If you spend time thinking about any or all of the above, you’re not alone. But, according to personal performance coach Barbra Schulte, overcoming fear that smothers your drive to succeed can be quite simple. All it takes is a slight change in perception of events that surround you and those which influence your emotions.

Although Schulte is not a barrel racer, she knows all too well the stifling effects fear can have, both in and out of the arena. Together with researchers at LGE Sports Science, Inc., Schulte has devised an effective way to eradicate worry once and for all through the Mentally Tough training program. She has worked with hundreds of riders from across the country from all different disciplines of riding and is recognized as a leading authority on the subject of mental toughness. Schulte’s expertise is specifically useful to barrel racers because the skills she teaches can help barrel riders overcome fear, nervousness and anxiety, so they may fully concentrate their energy on the technical skills necessary to be successful in competition.

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Learning to focus and control emotions in pressure situations is key to a successful barrel racing career.

Emotional Rescue

Let’s talk first about nerves. How do you feel in the moments before your name is called to compete? Are you scared? Do you hold your breath or barely breathe? Do you anxiously grip your horse’s sides in anticipation? How you act immediately before your performance has as much to do with how successful your run will be as any amount of talent or skill you may possess.

Every feeling and every emotion reflects exactly what’s happening within your body. For every mood there is a correlating neurological activity in your brain.

“What you think and how you feel is physical,” said Schulte. “When feelings shift from confident to fearful, powerful changes occur within the brain’s chemistry that can influence coordination and balance. Your physical body cannot perform at it’s best because these emotions have caused internal changes that inhibit your ability to respond.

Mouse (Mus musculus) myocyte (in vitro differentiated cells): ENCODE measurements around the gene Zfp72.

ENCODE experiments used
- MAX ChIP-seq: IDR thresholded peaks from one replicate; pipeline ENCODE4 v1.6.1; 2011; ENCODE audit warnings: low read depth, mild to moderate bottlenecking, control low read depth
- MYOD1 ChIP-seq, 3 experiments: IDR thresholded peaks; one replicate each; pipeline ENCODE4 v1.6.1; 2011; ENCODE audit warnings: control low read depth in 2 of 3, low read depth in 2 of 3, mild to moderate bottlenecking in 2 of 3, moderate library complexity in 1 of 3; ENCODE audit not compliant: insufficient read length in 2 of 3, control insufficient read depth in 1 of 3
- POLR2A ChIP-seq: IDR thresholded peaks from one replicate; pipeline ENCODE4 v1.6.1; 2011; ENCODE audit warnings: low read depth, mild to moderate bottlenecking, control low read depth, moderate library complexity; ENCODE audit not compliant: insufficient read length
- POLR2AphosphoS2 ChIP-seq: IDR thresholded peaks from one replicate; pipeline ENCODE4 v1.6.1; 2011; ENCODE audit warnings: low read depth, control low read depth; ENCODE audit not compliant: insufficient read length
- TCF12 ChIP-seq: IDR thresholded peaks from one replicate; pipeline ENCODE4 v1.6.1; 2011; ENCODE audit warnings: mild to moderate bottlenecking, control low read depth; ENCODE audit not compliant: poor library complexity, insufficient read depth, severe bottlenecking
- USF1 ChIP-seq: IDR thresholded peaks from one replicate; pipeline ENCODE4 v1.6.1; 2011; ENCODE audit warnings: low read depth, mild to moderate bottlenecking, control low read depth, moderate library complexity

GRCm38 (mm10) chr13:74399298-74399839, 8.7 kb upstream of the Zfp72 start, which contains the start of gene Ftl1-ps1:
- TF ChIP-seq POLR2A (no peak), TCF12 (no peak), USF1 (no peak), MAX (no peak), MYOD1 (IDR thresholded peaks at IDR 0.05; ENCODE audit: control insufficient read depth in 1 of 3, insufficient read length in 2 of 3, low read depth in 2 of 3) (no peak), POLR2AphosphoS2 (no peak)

“So, Mentally Tough training goes far beyond only affecting mental states. And it’s that fact that makes the training powerful, exciting and fun. The mind, body and soul can be simultaneously trained because there are no lines between thoughts, feelings and emotions,” Schulte said.

Barrel racing is a quick, instinctive sport that takes concentration and determination. Once you’ve adequately developed technical skills in the practice arena, the signals you send your horse during competition can make or break your run. When you worry about some aspect of the run—knocking over a barrel, stumbling, falling off or not being quick enough—the vibes associated with those negative emotions flow directly to your horse through the way you act: scared, nervous or anxious. When you experience fear, your muscles tighten, breathing becomes shallow and your heart rate rises. Each of those physiological signs is then conveyed to your horse. So, spending needless amounts of time worrying about things over which you have no control is a waste of time and it jeopardizes success in the arena.

“We’re conditioned to think of an event’s outcome as a measure of success, instead of enjoying the entire process.” – Barbara Schulte

“There is no separation of mind, body and emotion,” Schulte explained. “They are all intimately tangled and connected. Things you feel within your mind are reflected in your body. To feel calm, confident, relaxed and focused prior to your turn, you have to gain control over your emotions. When you have control of your emotions, you show no weakness on the outside and you act on the outside how you want to feel inside.”

According to Schulte, a key way to heighten awareness of your emotional state is by concentrating on your breathing. Steady, deep breaths help keep you calm on the inside, which helps keep your mind clear and focused so you can concentrate on your performance. And, the calmness you feel within your body and mind is conveyed positively to your horse. “Most concentration problems stem from excessive brain wave activity,” said Schulte. “Breathing actually decreases brain waves and allows you to concentrate. Breathing also decreases muscle tension, allowing your muscles to do their job. For an even more powerful boost, before you enter the arena and while you focus on breathing, review your plan for the ride ahead. Maintain a look of confidence, shoulders open, chin up, eyes focused forward and never allow your posture to slump.”


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